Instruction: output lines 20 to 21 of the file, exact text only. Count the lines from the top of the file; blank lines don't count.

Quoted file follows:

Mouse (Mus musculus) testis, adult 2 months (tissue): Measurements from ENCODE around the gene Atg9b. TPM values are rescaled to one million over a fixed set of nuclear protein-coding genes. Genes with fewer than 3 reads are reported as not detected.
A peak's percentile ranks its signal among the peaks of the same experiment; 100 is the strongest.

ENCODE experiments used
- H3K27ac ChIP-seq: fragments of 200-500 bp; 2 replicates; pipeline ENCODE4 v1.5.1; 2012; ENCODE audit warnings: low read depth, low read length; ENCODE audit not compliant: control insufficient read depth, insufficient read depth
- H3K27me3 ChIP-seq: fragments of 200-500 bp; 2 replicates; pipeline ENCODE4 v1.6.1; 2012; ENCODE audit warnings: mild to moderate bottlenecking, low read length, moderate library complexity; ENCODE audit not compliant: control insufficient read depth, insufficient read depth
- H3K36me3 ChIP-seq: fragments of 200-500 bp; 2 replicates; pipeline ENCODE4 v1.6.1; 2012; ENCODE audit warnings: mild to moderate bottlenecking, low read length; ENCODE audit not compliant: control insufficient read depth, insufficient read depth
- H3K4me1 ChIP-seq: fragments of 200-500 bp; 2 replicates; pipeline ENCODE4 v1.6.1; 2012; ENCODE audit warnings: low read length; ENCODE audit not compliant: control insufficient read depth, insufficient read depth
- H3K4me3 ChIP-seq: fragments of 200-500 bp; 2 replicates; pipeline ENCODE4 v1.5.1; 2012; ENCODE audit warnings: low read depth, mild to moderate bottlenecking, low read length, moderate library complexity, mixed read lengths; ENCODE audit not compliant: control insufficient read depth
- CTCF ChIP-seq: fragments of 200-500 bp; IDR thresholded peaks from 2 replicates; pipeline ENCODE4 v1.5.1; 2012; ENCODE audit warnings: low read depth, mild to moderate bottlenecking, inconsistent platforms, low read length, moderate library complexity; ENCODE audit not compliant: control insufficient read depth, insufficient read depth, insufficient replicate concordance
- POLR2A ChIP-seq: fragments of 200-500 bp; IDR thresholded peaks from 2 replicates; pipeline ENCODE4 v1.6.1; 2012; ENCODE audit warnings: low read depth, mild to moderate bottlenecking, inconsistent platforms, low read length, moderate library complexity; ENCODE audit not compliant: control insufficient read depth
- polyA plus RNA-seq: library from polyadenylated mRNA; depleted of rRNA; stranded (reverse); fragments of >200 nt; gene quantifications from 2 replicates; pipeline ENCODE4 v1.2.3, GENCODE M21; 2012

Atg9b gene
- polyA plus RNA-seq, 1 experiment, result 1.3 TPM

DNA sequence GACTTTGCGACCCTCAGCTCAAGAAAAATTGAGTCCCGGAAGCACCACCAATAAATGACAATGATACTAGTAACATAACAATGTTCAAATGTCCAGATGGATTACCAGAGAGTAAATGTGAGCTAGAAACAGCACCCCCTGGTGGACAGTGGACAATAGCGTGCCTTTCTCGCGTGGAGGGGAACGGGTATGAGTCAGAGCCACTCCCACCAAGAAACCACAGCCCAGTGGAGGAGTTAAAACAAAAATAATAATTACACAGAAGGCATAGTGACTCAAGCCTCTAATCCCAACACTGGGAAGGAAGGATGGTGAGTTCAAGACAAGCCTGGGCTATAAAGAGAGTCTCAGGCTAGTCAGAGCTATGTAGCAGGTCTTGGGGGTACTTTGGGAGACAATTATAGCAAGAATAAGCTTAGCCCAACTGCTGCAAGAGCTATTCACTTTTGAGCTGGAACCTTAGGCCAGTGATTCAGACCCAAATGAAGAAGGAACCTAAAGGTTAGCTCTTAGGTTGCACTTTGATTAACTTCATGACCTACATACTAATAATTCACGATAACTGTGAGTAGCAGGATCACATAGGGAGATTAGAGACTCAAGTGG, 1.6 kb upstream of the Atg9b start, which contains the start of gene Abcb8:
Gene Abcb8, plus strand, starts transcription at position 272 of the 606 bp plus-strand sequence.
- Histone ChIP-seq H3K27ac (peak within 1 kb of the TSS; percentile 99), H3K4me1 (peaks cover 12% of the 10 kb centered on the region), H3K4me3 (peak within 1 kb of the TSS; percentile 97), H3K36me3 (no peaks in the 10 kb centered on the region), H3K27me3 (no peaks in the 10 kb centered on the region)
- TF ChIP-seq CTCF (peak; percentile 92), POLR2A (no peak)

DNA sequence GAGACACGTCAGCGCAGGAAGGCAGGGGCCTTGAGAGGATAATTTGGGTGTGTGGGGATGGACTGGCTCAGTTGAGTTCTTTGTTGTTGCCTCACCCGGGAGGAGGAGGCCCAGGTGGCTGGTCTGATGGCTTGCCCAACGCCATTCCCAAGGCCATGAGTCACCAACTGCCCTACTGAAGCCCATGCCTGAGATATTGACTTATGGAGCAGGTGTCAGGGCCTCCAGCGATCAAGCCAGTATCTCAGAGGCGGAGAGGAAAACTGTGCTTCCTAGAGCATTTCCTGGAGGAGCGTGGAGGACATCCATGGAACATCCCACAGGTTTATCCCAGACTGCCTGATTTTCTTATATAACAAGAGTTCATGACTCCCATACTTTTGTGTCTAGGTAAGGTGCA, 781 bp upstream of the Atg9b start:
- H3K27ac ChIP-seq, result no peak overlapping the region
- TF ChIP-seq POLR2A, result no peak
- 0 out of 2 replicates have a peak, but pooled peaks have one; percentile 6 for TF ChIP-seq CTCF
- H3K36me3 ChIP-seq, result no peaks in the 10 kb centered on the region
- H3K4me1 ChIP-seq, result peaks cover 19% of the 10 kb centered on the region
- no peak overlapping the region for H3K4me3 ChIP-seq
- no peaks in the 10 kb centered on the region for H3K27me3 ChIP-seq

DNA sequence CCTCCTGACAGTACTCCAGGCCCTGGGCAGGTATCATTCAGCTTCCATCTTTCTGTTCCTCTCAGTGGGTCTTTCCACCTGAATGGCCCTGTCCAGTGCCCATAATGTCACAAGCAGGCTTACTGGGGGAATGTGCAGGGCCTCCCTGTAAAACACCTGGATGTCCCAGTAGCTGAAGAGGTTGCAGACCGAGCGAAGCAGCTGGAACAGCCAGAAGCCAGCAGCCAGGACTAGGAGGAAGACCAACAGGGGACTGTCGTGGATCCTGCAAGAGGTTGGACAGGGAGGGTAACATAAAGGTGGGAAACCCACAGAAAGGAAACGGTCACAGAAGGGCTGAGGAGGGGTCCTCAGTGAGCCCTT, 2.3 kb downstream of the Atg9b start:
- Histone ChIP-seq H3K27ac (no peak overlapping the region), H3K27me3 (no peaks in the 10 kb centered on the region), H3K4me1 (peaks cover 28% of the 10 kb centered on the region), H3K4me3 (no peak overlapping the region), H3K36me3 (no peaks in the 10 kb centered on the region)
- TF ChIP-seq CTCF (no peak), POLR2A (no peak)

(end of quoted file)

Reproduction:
- TF ChIP-seq POLR2A, result no peak
- 0 out of 2 replicates have a peak, but pooled peaks have one; percentile 6 for TF ChIP-seq CTCF